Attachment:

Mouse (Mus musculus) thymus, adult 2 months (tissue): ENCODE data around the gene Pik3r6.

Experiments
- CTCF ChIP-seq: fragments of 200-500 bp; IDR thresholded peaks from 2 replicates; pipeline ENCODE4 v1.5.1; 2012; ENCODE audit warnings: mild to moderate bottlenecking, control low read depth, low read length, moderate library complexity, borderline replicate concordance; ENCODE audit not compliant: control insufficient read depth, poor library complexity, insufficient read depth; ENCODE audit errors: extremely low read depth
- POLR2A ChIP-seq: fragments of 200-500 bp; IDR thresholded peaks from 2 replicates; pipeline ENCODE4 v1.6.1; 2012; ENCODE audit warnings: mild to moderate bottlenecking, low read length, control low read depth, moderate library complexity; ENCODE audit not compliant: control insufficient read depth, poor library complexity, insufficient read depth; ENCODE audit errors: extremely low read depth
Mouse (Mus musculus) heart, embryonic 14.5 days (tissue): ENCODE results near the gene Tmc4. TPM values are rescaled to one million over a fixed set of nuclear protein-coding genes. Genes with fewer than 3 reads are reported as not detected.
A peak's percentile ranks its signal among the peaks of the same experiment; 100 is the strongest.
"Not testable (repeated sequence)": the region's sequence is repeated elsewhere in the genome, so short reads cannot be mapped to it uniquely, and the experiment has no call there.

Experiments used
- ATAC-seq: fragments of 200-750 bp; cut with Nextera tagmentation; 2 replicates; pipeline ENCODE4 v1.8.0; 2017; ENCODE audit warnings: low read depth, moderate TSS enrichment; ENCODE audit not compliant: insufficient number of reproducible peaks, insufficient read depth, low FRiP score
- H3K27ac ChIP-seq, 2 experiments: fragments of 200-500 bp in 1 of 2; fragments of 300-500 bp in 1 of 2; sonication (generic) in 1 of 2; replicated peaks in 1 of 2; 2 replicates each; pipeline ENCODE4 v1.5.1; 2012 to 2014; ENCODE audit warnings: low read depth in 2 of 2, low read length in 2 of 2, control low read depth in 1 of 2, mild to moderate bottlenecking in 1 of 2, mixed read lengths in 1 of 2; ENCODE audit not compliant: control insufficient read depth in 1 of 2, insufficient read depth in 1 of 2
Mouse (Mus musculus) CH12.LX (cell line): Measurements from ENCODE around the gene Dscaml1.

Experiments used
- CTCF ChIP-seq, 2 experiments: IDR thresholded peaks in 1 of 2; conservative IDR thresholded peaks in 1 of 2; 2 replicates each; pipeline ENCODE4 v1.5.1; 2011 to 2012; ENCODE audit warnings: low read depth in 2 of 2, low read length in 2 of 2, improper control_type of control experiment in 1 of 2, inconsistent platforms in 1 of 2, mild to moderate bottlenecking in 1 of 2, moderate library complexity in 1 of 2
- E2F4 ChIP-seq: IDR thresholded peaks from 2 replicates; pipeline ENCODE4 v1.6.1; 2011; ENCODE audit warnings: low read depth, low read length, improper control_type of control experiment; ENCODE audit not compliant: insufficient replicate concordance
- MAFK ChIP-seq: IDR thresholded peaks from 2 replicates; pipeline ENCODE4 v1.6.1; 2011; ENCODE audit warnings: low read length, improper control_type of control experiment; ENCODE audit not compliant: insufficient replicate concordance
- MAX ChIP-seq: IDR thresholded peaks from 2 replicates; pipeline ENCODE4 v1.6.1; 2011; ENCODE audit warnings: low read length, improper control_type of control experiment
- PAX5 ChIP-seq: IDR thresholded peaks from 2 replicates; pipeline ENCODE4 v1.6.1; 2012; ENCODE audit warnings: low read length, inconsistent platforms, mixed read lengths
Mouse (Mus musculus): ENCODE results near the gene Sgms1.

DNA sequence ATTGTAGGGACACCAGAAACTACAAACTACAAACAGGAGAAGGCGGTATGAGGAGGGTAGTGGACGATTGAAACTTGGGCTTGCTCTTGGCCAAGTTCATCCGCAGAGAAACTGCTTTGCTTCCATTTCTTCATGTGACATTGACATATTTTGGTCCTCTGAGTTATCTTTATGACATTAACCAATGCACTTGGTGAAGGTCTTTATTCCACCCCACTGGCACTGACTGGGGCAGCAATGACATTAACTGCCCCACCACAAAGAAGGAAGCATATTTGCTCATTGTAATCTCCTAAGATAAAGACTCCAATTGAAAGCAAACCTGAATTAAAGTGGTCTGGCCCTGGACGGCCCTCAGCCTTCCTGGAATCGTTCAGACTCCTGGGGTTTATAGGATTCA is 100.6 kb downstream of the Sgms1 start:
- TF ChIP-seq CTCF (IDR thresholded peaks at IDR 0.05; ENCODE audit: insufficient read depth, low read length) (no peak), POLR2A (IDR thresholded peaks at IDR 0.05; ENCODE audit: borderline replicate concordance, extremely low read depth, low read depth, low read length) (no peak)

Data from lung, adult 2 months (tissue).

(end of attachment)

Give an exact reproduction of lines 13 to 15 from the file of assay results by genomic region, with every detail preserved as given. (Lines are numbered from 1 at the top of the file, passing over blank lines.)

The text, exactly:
- CTCF ChIP-seq, 2 experiments: IDR thresholded peaks in 1 of 2; conservative IDR thresholded peaks in 1 of 2; 2 replicates each; pipeline ENCODE4 v1.5.1; 2011 to 2012; ENCODE audit warnings: low read depth in 2 of 2, low read length in 2 of 2, improper control_type of control experiment in 1 of 2, inconsistent platforms in 1 of 2, mild to moderate bottlenecking in 1 of 2, moderate library complexity in 1 of 2
- E2F4 ChIP-seq: IDR thresholded peaks from 2 replicates; pipeline ENCODE4 v1.6.1; 2011; ENCODE audit warnings: low read depth, low read length, improper control_type of control experiment; ENCODE audit not compliant: insufficient replicate concordance
- MAFK ChIP-seq: IDR thresholded peaks from 2 replicates; pipeline ENCODE4 v1.6.1; 2011; ENCODE audit warnings: low read length, improper control_type of control experiment; ENCODE audit not compliant: insufficient replicate concordance